I could go on and on. Water. Gerrymandering. The things that we need to work on, he’s not working on. The things that he does is for pure political gain. And I’m not a politician, I mean, I just got angry enough to do this, alright. I’m a CPA, but I’m just concerned about my country. I’m concerned about my state. I got angry enough to do it. The newspapers see sincerity in me. And I’ve done my homework so I’m a very policy-oriented guy and that’s why they’re endorsing me.
Reyna: When we talk about these issues, I think most people would say the most pressing issue right now is public education.
Reyna: When I hear you or when I hear [Texas Senate candidates] Steven Kling or Kendall Scudder refer to Dan Patrick as the number one threat to public education, what do you all mean by that? And how would your approach to public education differ from that of the current lieutenant governor?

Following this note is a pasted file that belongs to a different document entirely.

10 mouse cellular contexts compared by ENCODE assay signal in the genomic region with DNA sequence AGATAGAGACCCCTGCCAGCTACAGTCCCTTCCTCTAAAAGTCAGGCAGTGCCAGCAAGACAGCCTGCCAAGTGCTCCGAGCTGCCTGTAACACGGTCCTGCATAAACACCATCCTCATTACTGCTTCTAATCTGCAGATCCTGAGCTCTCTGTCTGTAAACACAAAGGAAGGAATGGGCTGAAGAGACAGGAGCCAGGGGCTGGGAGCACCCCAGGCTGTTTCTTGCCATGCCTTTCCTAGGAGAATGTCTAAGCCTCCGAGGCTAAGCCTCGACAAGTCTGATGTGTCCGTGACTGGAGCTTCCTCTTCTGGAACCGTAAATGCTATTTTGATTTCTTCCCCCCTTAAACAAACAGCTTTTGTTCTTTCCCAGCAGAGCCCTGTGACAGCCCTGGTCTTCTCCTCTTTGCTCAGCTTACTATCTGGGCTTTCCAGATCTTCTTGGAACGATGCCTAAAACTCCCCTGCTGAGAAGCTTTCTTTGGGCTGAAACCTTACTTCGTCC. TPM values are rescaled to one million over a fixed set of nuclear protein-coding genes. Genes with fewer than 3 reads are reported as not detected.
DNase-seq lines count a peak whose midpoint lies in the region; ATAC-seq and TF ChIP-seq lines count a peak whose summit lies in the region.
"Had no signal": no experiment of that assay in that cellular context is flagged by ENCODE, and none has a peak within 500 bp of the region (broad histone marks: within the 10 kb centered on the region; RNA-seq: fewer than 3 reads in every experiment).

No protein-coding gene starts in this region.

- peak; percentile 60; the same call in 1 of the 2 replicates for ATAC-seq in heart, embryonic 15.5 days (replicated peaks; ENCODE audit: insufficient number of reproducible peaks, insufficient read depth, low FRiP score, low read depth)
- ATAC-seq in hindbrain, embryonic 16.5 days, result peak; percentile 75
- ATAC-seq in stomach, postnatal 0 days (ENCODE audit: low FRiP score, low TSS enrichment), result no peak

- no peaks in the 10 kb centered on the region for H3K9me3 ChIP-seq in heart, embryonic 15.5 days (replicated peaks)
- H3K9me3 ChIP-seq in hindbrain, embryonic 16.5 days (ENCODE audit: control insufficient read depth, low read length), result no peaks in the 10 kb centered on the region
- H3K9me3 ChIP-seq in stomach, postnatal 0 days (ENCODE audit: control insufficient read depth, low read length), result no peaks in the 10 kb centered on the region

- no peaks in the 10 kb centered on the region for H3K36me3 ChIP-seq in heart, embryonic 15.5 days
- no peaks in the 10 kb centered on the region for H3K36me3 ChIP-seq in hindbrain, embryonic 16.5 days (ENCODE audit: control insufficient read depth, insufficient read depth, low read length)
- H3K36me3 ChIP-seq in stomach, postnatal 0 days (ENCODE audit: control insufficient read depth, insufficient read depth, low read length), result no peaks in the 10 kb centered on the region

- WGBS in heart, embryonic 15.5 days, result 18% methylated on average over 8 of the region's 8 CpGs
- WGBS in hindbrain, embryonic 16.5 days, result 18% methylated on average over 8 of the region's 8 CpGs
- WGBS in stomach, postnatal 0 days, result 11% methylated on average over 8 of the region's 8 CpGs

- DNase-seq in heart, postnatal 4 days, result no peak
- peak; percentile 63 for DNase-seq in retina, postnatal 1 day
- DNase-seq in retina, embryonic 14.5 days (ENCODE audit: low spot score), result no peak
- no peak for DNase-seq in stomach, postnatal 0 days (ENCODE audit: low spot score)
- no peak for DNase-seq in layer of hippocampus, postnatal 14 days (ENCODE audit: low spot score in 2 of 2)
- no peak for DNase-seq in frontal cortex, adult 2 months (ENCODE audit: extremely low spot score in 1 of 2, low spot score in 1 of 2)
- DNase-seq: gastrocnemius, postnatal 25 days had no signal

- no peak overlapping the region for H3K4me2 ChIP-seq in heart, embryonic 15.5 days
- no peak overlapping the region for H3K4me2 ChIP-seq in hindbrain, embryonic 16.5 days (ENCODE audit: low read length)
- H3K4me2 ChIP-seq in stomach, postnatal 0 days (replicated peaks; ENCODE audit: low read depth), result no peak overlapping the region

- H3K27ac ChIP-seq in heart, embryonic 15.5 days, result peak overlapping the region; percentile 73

Collier: Well, I do agree that public education is the most important thing that we face and I do believe Dan Patrick is hostile to public education. I think he wants to destroy it as we know it and I think he wants to privatize it or perhaps you should say profitize it. And he’s wrong, and Texans don’t want that. We want great public schools. It’s the great equalizer. It’s the great leveler. I think we have a moral obligation to all of the young people in this state. Whether you’re rich. Whether you’re poor. Regardless of the color of your skin. Your national origin. We owe everyone in Texas a great public education, and that’s what I support. And that’s what Dan Patrick is hostile to.